The attitudes of British people towards aid for developing countries are too often moulded almost entirely by "irrational feelings, misconceptions and prejudice", according to Mrs Judith Hart, Minister for Overseas Development.
In a foreword to a new survey on the subject, published last week, she said that the results revealed a lack of knowledge that was a matter of concern for everyone in Britain given the problems of the Third World and the ramifications that these had for people here.
The survey, carried out by the Central Office of Information for Mrs Hart's Ministry, showed that "national introversion" caused by Britain's own economic problems had blunted concern for the difficulties experienced elsewhere.
It also found a clear
relationship between "favourability towards British aid and views on immigration and immigrant rights."
On immigration it said: "A high level of misgivings about the effects of immigration on this country was accompanied by significant opposition to equal rights for immigrants and general agreement that their presence exacerbates the unemployment situation." When considering what development was all about, the public's understanding appeared to be in terms of the movement of "poorer" or "less civilised" countries towards a Western type of industrial economy, the survey said. Any broader understanding was limited to a few enthusiastic individuals.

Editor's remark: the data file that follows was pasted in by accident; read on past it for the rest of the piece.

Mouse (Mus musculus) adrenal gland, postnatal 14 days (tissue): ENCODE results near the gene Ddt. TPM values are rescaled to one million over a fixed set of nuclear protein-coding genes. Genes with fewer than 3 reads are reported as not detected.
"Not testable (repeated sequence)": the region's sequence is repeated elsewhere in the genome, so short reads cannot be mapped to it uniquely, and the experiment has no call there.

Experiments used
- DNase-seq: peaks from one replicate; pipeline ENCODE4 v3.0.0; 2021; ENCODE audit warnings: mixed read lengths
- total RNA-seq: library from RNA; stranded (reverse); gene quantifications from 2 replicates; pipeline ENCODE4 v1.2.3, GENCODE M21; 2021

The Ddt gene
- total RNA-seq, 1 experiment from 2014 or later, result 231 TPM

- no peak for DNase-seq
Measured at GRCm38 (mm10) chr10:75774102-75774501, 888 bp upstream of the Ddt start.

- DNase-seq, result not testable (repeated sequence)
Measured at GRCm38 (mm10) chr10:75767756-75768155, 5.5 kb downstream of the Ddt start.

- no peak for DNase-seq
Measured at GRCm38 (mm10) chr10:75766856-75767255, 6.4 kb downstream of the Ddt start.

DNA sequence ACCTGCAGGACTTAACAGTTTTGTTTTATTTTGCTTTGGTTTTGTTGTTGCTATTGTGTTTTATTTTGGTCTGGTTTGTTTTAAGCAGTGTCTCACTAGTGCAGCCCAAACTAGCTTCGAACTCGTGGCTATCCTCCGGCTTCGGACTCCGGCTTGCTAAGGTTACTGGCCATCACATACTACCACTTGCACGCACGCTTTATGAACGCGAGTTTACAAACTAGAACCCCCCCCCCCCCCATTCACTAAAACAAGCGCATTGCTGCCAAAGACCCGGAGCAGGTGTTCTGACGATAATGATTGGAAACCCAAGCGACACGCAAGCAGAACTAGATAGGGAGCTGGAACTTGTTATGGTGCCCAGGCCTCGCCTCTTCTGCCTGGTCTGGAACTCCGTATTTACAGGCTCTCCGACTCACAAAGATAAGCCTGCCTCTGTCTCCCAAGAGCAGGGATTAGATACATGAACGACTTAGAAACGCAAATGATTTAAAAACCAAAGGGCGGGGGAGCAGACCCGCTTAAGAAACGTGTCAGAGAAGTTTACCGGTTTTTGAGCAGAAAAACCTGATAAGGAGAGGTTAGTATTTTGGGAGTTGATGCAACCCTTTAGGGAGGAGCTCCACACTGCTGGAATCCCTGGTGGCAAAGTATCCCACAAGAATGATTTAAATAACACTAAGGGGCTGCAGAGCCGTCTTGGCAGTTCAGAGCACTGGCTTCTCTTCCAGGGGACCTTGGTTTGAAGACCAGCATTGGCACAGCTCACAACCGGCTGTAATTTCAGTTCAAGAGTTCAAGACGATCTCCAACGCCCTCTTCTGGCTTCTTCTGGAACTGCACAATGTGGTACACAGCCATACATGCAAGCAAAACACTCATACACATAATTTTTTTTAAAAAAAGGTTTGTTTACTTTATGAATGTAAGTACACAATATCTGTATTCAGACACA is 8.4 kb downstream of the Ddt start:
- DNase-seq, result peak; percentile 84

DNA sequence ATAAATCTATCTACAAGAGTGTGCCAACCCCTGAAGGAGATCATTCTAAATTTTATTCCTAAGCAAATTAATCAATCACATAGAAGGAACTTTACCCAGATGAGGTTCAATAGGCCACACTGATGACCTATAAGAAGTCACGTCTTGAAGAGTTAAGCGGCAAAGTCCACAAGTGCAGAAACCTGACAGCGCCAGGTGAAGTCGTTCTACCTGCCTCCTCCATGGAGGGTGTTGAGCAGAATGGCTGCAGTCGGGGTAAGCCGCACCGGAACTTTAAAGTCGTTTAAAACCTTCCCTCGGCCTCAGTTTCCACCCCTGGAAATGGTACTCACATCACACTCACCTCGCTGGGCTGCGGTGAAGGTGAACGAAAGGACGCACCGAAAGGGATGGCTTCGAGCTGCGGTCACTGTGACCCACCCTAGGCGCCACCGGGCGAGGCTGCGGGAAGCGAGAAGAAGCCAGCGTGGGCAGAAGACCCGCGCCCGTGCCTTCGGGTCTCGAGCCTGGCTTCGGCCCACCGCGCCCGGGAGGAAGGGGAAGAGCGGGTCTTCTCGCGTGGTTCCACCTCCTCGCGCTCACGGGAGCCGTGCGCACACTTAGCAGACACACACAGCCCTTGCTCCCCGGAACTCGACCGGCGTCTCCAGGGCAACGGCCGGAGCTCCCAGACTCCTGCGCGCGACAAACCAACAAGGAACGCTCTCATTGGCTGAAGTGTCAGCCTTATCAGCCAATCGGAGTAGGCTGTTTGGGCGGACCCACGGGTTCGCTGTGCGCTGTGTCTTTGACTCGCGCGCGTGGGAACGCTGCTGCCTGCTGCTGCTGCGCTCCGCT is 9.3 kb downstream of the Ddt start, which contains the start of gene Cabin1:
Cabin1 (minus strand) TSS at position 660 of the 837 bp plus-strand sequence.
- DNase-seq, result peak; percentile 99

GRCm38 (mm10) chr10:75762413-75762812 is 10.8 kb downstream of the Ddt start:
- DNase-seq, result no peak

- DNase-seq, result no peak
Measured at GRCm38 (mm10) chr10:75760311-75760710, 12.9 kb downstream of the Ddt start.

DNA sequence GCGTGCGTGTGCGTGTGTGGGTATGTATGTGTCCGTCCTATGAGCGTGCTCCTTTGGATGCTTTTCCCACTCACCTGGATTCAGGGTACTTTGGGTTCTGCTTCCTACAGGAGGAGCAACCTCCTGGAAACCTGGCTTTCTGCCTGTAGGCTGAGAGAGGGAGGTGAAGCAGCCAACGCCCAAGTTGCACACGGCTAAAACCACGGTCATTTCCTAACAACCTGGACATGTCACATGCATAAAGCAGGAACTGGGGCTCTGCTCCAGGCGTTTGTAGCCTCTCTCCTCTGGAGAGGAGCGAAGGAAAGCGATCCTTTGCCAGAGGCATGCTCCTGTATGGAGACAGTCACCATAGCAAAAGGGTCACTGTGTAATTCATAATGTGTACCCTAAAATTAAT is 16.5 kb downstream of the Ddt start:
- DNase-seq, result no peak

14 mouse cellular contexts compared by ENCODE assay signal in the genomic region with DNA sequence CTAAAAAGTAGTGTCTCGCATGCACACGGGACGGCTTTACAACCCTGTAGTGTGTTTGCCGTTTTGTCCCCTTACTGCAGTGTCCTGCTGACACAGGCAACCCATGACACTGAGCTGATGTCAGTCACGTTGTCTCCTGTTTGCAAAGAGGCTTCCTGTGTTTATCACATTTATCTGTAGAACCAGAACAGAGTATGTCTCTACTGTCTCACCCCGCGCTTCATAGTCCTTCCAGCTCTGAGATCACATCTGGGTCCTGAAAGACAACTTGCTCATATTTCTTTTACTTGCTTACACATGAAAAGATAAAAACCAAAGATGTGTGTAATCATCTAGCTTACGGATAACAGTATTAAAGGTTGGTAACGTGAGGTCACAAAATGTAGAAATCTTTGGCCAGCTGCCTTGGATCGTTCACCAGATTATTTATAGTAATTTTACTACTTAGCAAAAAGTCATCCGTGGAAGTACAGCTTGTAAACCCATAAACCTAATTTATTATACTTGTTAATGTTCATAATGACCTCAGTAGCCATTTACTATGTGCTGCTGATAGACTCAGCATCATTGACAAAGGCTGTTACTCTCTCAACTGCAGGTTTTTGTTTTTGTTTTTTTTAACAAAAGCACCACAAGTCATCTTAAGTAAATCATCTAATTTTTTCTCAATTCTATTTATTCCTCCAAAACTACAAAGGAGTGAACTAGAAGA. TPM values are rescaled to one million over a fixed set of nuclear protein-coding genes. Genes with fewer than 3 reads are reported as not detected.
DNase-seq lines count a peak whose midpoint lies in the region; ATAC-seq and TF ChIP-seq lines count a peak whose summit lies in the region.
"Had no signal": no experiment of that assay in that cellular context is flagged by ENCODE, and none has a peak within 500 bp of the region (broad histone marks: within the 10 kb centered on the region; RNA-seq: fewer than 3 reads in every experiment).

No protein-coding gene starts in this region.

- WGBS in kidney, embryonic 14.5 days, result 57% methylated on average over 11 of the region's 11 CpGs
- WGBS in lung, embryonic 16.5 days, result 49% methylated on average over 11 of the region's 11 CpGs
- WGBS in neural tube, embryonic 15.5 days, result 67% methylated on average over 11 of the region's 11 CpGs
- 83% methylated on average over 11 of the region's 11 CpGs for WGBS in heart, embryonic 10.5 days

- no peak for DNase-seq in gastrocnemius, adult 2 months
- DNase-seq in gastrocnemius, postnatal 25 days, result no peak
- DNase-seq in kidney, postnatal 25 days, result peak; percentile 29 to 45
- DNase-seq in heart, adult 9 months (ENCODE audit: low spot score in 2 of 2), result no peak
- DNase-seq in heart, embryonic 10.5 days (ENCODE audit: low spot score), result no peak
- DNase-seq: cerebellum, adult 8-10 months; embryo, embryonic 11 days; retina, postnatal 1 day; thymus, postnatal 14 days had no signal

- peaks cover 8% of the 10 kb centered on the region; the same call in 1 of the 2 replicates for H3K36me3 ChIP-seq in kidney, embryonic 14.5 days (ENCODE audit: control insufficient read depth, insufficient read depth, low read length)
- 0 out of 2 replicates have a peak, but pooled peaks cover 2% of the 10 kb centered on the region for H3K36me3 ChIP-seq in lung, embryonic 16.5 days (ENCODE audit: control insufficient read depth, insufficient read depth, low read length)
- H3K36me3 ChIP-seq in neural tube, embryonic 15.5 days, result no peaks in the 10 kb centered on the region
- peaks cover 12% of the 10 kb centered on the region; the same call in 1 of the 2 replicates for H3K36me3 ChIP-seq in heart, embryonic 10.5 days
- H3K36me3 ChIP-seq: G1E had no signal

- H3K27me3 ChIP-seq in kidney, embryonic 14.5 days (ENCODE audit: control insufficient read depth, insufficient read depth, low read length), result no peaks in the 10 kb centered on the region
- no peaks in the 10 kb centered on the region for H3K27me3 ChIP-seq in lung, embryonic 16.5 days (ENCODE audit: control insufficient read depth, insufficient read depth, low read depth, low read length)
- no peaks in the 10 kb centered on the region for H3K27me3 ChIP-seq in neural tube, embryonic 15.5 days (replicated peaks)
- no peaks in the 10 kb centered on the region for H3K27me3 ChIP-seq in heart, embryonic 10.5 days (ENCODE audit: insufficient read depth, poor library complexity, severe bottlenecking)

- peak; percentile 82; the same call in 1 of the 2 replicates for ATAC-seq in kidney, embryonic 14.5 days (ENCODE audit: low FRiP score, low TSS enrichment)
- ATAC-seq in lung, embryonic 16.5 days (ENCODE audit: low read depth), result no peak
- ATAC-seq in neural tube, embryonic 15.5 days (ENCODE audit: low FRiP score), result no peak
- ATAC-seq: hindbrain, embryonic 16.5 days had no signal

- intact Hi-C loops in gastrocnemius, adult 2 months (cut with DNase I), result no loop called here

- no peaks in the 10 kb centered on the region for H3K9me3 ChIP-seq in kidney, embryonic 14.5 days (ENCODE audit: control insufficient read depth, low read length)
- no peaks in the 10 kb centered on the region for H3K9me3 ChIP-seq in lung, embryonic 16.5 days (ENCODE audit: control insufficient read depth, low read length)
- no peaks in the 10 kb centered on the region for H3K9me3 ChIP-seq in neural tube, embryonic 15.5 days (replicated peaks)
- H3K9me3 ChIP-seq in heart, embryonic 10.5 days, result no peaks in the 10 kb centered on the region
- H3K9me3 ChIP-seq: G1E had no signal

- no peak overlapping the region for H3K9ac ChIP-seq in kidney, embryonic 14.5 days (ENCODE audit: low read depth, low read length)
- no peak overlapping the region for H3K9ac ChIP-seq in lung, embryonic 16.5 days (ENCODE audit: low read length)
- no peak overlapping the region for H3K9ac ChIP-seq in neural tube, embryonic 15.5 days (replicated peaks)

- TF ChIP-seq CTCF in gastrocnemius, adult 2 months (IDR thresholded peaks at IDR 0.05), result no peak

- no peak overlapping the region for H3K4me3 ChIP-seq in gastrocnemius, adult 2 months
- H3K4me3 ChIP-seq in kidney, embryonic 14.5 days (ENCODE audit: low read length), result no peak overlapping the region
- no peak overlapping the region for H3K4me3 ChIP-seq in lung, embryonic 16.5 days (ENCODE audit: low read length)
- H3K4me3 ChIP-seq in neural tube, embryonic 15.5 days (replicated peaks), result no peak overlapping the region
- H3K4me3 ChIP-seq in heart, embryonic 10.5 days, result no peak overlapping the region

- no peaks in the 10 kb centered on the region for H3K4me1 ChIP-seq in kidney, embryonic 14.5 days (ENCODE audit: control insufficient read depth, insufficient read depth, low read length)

In general, people favoured a move away from the present emphasis on loans and grants towards educating the recipients to help themselves. "This is considered a better long-term solution to their problems and also allays the common suspicion that financial aid will be misdirected or misued," it said.
The interviewers found that people became more in favour of a higher aid budget whey they learned more about the actual levels of aid expenditure.